Nonetheless, I took my seat and tried to have an open mind. I was somewhat distracted by Sabrina and her friends who were clearly not well received by a congregation that did not want child disturbances, but I soon found myself engrossed in the singing. As I looked around and saw myself surrounded by women – old and young, glamorous and granola, religious and not – all of whom were there for the single purpose of praying in a forum where they felt acknowledged, I was overcome with emotion and began to shed tears. Sabrina noticed it immediately and asked me why I was crying. I had no real words to describe for her what I was feeling at that moment. I told her I was crying because I was happy. It is true – I was happy. It is so hard for me to understand why I get emotional at these moments because I simply am not a strong believer. Perhaps I am more of a believer than I give myself credit for. Perhaps not. Perhaps prayer is so powerful that in the right venue and atmosphere, it can touch anyone.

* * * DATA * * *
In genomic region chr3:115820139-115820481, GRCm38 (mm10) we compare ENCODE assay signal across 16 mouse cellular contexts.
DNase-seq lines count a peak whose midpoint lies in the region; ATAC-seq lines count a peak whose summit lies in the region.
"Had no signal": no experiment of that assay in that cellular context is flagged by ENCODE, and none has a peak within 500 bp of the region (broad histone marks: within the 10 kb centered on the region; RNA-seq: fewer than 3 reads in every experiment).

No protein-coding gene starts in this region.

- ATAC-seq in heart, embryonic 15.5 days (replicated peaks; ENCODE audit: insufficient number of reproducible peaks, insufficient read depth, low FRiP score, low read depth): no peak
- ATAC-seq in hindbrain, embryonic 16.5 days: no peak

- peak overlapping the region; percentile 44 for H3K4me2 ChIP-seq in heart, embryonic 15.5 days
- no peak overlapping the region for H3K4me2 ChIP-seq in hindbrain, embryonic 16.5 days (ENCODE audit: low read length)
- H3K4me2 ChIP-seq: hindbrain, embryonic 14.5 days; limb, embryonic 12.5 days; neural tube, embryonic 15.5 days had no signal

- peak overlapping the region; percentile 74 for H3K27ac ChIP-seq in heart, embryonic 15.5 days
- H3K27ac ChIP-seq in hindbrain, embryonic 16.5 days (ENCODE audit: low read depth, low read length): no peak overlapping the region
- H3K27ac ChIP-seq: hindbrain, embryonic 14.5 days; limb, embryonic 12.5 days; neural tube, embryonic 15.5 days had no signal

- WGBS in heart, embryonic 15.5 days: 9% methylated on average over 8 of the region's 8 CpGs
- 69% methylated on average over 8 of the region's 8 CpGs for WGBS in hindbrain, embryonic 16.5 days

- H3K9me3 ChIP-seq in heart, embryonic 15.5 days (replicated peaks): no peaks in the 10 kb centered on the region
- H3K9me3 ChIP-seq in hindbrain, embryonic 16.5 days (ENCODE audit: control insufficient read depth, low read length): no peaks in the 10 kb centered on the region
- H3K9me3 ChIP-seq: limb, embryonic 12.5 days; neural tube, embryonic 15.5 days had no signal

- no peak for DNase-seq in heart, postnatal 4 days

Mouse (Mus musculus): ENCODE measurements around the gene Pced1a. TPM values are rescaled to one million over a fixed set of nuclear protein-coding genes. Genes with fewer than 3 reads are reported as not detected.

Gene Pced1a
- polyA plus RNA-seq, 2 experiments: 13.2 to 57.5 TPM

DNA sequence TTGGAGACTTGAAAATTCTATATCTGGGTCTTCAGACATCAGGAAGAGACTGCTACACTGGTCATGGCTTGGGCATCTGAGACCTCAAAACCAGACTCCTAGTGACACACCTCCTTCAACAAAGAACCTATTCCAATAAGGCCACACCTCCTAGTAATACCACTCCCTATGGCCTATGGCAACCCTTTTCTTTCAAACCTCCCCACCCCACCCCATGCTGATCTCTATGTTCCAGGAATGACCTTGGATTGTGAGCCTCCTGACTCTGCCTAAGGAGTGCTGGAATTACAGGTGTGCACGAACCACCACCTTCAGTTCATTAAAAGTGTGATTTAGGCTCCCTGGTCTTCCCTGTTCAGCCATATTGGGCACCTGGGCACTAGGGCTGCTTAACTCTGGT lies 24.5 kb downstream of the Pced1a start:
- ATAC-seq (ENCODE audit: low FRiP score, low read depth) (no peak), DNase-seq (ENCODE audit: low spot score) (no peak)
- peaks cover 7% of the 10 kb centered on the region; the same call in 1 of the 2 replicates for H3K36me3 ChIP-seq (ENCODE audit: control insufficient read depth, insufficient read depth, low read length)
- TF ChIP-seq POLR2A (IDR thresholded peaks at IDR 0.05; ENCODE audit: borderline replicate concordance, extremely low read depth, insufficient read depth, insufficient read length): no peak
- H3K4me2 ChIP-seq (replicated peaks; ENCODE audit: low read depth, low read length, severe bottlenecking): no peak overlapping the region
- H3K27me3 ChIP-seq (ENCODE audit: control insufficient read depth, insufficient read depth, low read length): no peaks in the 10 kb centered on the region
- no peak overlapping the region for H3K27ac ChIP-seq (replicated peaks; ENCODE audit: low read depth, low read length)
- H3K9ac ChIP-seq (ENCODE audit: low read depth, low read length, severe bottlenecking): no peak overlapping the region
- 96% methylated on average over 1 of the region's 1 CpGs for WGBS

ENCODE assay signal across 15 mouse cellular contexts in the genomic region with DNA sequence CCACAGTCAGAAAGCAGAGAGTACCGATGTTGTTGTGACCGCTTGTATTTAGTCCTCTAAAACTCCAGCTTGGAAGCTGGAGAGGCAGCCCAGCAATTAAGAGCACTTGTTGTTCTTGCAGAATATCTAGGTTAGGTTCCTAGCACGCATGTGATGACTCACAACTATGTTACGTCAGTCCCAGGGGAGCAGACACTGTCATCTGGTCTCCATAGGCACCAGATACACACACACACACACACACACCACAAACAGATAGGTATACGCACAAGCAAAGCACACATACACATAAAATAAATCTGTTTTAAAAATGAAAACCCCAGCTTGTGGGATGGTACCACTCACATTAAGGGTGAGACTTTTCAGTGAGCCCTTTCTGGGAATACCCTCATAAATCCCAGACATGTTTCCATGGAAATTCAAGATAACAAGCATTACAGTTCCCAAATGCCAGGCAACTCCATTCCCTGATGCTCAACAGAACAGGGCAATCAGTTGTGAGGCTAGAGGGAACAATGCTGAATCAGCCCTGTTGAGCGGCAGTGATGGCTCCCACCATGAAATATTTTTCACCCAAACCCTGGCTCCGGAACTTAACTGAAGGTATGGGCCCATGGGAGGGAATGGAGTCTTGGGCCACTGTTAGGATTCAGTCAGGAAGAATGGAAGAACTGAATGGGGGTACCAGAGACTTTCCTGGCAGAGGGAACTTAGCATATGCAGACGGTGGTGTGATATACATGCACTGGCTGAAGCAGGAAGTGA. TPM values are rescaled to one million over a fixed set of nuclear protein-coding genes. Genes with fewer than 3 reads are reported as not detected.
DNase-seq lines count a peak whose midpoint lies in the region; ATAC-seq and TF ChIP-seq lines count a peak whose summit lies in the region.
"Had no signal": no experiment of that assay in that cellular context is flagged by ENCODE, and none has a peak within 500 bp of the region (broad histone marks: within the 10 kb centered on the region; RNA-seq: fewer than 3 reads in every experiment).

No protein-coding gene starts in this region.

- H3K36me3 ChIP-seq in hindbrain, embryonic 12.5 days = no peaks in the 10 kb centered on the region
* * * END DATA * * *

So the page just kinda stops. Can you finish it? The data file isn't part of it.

I should say that Jim was not touched in exactly the same way. When I left the sanctuary I found him in a large padded room across the hall (where he’d apparently been for most of the service) with the boys and a gaggle of other kids who were going wild racing, wrestling, shrieking and generally doing anything other than praying. The boys had a blast and were about the last ones to leave the building. (And remember this is all BEFORE dinner.)